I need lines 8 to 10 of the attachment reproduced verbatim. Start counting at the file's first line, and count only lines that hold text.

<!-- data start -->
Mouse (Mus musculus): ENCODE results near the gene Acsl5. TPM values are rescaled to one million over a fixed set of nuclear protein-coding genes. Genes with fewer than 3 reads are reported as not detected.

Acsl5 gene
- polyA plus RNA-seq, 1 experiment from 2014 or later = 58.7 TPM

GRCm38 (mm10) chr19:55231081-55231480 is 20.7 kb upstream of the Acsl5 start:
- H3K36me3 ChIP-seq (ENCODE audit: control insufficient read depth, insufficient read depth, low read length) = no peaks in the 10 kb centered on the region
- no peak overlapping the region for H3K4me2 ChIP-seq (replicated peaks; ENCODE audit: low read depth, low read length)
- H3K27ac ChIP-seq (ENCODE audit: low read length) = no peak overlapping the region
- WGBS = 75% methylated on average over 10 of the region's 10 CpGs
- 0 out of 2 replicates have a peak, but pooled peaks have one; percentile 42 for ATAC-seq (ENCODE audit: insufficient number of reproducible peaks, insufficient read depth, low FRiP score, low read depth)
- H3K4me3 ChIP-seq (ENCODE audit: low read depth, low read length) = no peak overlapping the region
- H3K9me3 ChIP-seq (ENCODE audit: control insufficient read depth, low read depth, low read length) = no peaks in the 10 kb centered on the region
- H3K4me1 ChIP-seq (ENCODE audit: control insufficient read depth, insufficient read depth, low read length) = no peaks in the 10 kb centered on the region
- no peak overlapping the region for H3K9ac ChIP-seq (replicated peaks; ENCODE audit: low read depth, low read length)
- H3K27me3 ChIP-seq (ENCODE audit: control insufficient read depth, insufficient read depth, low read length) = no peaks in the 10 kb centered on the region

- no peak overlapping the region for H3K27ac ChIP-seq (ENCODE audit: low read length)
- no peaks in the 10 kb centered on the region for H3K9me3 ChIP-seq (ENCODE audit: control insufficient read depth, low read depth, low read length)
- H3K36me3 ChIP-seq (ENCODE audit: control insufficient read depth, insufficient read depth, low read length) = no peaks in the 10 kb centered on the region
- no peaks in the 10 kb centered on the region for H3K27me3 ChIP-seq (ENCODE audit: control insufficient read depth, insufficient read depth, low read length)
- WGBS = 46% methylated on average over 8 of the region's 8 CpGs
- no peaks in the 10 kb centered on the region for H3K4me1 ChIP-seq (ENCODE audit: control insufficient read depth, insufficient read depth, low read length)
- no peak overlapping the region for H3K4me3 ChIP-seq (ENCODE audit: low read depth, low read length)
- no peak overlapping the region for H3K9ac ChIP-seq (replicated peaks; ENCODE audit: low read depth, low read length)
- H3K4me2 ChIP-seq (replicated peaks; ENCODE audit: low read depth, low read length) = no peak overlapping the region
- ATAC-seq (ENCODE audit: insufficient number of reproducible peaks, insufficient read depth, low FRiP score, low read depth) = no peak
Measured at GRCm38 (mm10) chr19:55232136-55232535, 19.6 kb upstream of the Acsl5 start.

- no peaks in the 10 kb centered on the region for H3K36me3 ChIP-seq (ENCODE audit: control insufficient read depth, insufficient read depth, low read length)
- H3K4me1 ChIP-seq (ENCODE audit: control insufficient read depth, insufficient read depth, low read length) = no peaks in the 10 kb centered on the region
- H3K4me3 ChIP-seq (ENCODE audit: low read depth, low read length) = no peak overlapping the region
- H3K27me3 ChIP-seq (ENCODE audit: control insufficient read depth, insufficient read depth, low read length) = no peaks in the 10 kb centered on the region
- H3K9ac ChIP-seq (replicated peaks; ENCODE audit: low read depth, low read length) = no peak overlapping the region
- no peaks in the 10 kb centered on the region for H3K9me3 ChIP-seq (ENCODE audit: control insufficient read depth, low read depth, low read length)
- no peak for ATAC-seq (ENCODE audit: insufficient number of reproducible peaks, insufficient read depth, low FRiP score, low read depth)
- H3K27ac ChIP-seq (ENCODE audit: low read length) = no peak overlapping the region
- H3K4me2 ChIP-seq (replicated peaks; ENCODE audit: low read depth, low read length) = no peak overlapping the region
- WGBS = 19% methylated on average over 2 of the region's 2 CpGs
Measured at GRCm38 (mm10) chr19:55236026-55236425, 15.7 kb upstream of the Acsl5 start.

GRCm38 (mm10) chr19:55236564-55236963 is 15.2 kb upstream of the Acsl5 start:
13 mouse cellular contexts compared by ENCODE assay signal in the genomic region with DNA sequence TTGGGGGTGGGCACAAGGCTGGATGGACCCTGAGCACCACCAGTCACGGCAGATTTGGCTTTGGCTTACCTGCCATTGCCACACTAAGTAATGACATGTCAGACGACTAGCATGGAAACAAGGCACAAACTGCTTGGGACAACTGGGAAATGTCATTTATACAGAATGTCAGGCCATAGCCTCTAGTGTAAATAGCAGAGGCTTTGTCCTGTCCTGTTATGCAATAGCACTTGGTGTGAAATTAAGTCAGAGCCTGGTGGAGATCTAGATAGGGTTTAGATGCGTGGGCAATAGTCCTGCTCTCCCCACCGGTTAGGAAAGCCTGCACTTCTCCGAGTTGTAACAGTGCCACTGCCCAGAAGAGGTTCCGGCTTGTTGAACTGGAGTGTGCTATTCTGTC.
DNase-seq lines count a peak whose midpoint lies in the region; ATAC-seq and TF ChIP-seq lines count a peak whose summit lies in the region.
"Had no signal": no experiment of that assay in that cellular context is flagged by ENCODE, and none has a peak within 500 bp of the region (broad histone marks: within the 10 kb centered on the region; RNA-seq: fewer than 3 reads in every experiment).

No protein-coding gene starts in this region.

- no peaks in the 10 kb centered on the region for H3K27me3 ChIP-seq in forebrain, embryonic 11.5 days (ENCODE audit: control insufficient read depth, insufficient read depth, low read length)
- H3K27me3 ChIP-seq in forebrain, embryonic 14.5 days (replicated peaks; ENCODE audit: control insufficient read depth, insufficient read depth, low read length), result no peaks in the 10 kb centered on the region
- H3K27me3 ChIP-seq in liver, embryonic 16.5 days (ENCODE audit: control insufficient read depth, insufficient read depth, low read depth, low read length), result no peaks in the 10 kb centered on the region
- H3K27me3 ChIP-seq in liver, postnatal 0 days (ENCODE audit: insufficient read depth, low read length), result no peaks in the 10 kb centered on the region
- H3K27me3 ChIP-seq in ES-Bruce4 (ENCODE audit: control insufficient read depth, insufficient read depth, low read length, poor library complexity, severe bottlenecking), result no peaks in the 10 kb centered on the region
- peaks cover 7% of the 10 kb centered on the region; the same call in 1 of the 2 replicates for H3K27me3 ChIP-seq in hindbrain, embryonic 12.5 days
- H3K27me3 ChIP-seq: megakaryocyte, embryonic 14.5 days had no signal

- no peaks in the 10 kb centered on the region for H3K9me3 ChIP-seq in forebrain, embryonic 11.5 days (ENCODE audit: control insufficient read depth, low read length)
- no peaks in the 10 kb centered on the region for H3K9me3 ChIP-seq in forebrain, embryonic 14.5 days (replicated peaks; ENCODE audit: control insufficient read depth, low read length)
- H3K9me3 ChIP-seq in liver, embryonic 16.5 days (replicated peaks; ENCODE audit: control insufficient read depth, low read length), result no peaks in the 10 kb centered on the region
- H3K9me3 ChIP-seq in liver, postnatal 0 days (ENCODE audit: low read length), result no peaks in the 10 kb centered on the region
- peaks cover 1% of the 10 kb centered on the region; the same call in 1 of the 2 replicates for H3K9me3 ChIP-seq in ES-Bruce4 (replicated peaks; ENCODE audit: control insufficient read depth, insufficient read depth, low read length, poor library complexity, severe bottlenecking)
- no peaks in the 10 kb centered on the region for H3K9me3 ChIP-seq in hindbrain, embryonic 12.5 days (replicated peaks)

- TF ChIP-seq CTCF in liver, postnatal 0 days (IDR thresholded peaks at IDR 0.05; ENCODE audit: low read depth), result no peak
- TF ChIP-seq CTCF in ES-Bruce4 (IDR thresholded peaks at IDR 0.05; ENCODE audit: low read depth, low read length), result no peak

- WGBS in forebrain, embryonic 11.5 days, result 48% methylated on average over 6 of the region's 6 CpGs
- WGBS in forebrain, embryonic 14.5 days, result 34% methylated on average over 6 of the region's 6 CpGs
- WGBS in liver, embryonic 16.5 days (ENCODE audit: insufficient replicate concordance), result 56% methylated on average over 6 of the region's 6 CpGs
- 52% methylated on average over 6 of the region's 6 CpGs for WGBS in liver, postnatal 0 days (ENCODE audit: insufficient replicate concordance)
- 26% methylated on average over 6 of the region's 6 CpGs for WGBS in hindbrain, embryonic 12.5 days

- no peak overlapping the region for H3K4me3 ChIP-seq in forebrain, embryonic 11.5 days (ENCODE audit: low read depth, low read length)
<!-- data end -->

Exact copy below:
- WGBS = 75% methylated on average over 10 of the region's 10 CpGs
- 0 out of 2 replicates have a peak, but pooled peaks have one; percentile 42 for ATAC-seq (ENCODE audit: insufficient number of reproducible peaks, insufficient read depth, low FRiP score, low read depth)
- H3K4me3 ChIP-seq (ENCODE audit: low read depth, low read length) = no peak overlapping the region